Dispute with Greece threatens: Turkey sends another drilling ship to the Mediterranean

The conflict with Greece threatens
Turkey sends another drilling ship to the Mediterranean

In 2020, Turkey’s gas exploration mission in the Mediterranean led to a serious crisis with Greece, even as Athens mobilized the navy. Now Ankara is sending another drilling ship to the region – is this a new quarrel between the two countries?

Turkey wants to send another ship to explore for gas to make reconnaissance trips to the Mediterranean. The official Anatolia News Agency reported that President Recep Tayyip Erdogan will send “Abdulhamit Han” on Tuesday. The destination and route are not yet known. Neighboring Greece in particular is keeping a close eye on Turkish gas exploration – also because Turkey has not shied away from researching areas that Athens has claimed for itself in the past. Given the decline in relationships, the task seems particularly delicate.

In 2020, the two countries have come to the brink of military conflict. At that time, the Turkish drill ship “Uruk Reis” made reconnaissance trips south of the island of Rhodes, sometimes accompanied by warships. The Greek navy was mobilized. The situation did not calm down until after the “Uruk Reis” exit from the disputed areas.

Regional differences behind the conflict: Greece accused Turkey of illegally exploring the deposits at the time. The government in Ankara has taken the position that the waters belong to the Turkish continental shelf.

Mitsotakis: React Like 2020

The United Nations Law of the Sea defines an exclusive economic zone – EEZ for short – for coastal countries. In this 200-mile area, only the state has the right to exploit the mineral resources. If the coast of another country is closer, then the middle line is applied. So the Greek islands close to the Turkish coast significantly reduce Turkey’s exclusive economic zone. Turkey argues – based in part on interpretations of international law – that the islands do not have exclusive economic zones. Therefore, Ankara defends the explorations as legitimate. It is unclear whether the ship is actually sailing in the controversial waters.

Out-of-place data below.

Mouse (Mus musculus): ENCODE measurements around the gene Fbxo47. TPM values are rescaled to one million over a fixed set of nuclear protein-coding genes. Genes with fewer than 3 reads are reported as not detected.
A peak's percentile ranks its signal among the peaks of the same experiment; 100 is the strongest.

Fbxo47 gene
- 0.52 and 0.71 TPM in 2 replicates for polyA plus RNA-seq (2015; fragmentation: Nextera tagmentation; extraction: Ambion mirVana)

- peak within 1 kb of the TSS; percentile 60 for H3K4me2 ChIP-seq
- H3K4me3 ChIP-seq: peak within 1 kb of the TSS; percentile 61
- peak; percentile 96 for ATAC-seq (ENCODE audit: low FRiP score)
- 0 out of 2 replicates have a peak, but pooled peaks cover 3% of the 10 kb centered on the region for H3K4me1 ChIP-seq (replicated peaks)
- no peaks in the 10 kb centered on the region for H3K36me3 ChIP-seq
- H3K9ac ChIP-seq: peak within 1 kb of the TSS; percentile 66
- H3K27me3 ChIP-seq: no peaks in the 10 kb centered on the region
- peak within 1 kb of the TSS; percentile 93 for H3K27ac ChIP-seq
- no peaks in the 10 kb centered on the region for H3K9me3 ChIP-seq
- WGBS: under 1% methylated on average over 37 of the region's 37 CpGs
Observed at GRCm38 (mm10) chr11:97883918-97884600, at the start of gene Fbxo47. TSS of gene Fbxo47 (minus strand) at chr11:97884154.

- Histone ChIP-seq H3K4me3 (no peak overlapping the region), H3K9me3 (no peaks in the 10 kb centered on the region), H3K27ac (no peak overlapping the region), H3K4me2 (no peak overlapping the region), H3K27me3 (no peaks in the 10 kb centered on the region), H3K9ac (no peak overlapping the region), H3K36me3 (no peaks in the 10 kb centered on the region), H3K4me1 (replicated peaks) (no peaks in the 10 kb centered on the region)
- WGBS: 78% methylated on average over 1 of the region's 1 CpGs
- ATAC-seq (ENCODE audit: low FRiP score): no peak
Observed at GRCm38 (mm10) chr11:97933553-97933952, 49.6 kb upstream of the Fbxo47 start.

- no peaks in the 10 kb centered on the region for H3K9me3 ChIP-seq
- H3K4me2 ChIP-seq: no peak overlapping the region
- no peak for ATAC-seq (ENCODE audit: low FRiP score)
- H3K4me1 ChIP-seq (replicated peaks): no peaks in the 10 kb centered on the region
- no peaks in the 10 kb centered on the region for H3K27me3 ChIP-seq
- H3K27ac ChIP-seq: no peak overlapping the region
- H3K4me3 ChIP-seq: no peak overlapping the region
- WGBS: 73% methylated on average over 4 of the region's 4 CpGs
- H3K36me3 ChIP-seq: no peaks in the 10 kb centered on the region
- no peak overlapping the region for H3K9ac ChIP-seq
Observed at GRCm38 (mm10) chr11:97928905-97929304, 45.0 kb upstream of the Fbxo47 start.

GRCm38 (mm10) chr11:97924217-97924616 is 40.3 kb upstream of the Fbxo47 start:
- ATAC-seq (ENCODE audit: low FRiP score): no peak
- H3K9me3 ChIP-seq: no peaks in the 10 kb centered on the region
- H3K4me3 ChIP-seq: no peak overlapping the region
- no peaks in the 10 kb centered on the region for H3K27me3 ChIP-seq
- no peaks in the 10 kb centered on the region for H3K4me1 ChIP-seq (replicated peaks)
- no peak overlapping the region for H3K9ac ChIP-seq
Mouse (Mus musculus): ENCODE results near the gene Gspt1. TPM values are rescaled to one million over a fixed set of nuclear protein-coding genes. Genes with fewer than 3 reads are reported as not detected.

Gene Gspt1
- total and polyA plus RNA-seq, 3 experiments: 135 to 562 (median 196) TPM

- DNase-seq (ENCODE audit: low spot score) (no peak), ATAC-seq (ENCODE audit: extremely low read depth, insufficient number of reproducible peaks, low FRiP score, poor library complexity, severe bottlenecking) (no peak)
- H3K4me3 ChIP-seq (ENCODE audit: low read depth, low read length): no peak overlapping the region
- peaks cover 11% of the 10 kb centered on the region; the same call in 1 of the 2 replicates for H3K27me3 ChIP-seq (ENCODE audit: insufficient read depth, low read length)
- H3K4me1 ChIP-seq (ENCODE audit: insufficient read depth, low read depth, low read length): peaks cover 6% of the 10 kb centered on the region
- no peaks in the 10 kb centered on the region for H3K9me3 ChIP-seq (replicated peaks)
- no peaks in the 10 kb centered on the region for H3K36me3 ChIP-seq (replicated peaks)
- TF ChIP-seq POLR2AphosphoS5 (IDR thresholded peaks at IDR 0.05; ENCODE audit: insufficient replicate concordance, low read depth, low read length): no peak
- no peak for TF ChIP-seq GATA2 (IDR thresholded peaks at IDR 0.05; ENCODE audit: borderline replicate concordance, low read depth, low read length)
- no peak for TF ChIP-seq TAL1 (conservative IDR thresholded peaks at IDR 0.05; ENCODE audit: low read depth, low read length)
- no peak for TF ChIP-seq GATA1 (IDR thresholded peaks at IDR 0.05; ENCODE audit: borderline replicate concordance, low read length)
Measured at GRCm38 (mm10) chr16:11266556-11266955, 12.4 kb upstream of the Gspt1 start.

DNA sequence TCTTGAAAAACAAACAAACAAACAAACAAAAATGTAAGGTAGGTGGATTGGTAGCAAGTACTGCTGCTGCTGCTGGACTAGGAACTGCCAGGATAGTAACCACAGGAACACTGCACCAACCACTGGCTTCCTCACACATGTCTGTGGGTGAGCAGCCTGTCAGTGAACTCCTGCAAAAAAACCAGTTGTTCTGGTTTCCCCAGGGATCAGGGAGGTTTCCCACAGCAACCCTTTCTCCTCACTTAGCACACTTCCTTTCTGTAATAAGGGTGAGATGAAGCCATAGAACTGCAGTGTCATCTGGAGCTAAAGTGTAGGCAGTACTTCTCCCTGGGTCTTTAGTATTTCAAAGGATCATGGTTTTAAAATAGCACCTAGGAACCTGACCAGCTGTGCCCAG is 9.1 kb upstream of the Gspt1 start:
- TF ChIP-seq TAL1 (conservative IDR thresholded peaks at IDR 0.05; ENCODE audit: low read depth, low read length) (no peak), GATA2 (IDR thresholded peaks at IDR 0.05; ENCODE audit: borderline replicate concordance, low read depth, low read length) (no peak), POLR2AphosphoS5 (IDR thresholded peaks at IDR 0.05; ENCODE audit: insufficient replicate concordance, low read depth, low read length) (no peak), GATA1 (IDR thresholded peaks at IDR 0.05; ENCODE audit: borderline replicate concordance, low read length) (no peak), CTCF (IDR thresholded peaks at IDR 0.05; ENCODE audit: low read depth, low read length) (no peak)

The Greek government has remained out of the limelight so far. According to government departments, there has been enough comment on this subject and frequent reminders that international law applies in conflict with the neighboring country and that the sovereignty of each country must be respected. The same circles also report that the government and the military have long analyzed and played out all possible scenarios for Abdul Hamid Han’s path. If the ship violates Greece’s exclusive economic zone, Athens will respond as it did in the summer of 2020. Meanwhile, Prime Minister Kyriakos Mitsotakis has repeatedly emphasized his willingness to speak. However, if the dispute cannot be settled bilaterally, the case will have to be clarified before the International Court of Justice in The Hague.

Turkey, which is dependent on gas imports, has long felt excluded from the planned exploitation of raw materials in the region. Large gas deposits have already been discovered in the eastern Mediterranean. Experts expect more discoveries. However, whether exploitation is economically compatible and compatible with climate policy objectives is highly controversial. Against the background of the struggle of Western countries for independence from Russian energy supplies, the Mediterranean is again gaining attention, also as a transit area.


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